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Look for the real thing
A greener oil industry is possible
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This month, a United Nations climate panel reported that the world is going to face climate disruptions for decades to come – or longer. The report, which is nearly 4,000 pages long, ads that human activities are “unequivocally” causing some of the change and humans could limit some of the inevitable impact by cutting greenhouse gas emissions.

It states, “Global heating is affecting every region on Earth, with many of the changes becoming irreversible.”

The Intergovernmental Panel on Climate Change’s summary of the report states that “it is unequivocal that human influence has warmed the atmosphere, ocean and land.

“Human-induced climate change is already affecting many weather and climate extremes in every region across the globe,” the authors wrote. “Evidence of observed changes in extremes such as heatwaves, heavy precipitation, droughts, and tropical cyclones, and, in particular, their attribution to human influence, has strengthened.”

And, “The deadly heat waves, gargantuan hurricanes and other weather extremes that are already happening will only become more severe.”

Kansas senator Mike Thompson (R-Shawnee) responded to that by presenting a seminar, “The Weaponization of Climate Change,” at the Kansas Independent Oil and Gas Association meeting. He compared climate science to Nazi propaganda (note to politicians: could you please stop using the ‘N’ word?) and indicated Kansas oil and gas producers question the reality of human-caused climate change and the motivations of climate activists.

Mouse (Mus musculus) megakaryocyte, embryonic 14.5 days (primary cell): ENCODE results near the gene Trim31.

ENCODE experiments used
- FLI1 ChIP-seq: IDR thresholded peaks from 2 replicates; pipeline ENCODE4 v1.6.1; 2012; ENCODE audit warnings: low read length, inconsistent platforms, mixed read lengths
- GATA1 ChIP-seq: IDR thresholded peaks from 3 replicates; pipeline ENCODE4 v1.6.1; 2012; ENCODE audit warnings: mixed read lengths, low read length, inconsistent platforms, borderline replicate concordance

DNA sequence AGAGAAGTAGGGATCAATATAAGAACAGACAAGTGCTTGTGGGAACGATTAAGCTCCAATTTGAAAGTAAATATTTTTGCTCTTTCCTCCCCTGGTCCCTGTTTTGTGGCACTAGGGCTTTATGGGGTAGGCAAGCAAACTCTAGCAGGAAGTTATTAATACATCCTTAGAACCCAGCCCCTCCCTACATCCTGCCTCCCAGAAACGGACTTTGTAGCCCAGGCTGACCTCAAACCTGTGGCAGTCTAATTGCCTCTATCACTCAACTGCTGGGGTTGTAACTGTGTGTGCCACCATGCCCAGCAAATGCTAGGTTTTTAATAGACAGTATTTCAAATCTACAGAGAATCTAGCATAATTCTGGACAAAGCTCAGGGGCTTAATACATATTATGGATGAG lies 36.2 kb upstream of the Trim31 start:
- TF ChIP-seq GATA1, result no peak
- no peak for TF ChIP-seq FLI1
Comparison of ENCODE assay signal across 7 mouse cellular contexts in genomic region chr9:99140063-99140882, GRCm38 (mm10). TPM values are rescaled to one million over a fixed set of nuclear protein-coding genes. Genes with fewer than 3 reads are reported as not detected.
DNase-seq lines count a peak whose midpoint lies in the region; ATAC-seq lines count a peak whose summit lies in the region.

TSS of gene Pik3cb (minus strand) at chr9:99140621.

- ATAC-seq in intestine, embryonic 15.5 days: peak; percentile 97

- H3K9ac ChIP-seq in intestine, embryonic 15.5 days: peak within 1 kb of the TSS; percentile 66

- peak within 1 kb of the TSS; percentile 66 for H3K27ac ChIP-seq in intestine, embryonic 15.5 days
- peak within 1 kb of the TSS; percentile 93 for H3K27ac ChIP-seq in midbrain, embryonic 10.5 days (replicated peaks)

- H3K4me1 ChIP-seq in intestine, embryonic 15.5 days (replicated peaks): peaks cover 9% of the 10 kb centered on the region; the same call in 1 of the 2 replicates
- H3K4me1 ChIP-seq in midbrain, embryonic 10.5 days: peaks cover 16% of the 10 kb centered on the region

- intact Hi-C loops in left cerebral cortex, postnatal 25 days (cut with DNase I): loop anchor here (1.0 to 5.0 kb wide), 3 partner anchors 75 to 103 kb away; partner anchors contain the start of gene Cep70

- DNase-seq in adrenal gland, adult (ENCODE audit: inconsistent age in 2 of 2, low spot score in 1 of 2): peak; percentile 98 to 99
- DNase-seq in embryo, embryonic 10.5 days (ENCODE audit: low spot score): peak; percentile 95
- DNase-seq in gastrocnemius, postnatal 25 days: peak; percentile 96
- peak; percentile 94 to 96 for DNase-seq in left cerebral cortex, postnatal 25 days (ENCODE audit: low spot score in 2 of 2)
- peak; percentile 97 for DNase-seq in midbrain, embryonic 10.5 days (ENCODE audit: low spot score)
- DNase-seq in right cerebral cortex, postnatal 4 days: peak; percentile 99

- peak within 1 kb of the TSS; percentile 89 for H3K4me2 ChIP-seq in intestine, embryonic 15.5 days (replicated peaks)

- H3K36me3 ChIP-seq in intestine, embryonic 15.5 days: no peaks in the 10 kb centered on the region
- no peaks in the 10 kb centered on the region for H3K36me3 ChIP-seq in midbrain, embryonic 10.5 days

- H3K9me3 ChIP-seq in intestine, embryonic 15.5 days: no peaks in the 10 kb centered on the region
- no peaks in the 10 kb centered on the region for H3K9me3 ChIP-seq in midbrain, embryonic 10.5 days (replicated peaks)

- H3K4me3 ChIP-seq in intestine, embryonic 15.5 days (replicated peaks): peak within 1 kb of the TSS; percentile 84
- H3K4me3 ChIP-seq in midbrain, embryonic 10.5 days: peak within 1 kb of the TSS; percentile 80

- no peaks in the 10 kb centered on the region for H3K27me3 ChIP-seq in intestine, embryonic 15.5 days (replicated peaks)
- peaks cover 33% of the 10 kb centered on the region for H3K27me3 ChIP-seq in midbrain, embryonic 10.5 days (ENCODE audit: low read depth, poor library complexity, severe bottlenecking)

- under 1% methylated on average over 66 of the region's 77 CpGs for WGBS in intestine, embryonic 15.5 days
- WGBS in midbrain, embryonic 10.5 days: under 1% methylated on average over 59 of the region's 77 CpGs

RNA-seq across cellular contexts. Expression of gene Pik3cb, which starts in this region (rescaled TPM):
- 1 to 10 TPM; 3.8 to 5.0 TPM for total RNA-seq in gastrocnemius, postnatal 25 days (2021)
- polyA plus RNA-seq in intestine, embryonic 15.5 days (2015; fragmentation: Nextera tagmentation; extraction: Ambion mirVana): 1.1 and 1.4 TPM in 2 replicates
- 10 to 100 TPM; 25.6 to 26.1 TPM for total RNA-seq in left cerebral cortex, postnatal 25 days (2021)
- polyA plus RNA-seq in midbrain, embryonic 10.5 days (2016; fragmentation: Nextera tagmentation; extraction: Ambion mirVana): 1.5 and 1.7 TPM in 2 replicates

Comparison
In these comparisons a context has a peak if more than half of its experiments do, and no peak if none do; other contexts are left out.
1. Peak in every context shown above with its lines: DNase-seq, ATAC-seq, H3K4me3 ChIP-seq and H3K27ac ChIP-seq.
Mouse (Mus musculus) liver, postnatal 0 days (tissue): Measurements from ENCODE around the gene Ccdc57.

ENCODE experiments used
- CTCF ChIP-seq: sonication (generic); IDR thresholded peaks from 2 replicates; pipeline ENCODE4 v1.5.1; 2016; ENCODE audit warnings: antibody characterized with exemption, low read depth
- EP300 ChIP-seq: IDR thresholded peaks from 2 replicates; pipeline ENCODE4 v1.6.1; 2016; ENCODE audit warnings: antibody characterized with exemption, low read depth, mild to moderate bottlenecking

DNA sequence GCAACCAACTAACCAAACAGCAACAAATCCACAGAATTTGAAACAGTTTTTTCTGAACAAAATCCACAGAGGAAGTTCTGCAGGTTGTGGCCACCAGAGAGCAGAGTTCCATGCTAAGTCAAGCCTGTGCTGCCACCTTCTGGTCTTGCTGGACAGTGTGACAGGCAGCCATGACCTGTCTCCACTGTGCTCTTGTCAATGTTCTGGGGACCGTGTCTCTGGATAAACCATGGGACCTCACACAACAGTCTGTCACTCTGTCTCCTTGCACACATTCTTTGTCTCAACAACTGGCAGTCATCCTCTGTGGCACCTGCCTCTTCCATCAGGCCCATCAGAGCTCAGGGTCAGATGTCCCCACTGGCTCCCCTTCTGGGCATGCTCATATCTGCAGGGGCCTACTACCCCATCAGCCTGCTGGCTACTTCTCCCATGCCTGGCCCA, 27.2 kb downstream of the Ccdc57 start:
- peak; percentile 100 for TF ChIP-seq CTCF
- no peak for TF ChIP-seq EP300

“Science has just become a weapon,” he said. “So we basically turned real science into ‘we’re all gonna die in 12 years,’ OK. And unfortunately, this is the culmination of the dumbing down of America. People buy this stuff. They hear it on the news. They think global warming is real. ‘We’re all gonna die.’ We’re turning away from sources that we know are reliable, the oil and gas, nuclear, coal, everything that we rely on to keep our lights on 24/7 with this, because of course, we have to save the planet with green energy, which doesn’t work.”

Sen. Thompson did not have to take an anti-science stance to show his support for the oil and gas industry. The industry itself has been aware of climate change for decades and has contributed to the research on the future of energy. The industry has continued to broaden its efforts to diversify in technologies that include expanding renewable energy and becoming more efficient in production. In short, oil companies themselves can prosper while adopting a “greener” mindset.

When it comes to daily life, most people can’t afford an automobile that runs on electricity and most of us aren’t willing to give up warm houses in the winter and cool houses in the summer to reduce energy consumption. We know that cutting production without reducing demand isn’t a wise move.

In Kansas, we want independent producers to thrive. KIOGA is seen as one of the good guys because oil and gas contribute to our way of life and provide jobs. That doesn’t mean that environmentalists are the bad guys, and we hope people who heard Thompson’s rant know this.

We should know that this is an industry directly related to the challenge of climate change. It is an industry big enough to make a positive contribution to the challenge.

Aramco has a webpage that claims, “We support the Paris Agreement’s goal to hold the global average temperature increase to below 2°C. Reducing emissions to address climate change, while meeting the world’s energy needs, remains the biggest single challenge of this century.”

That will take good science and a grasp of reality.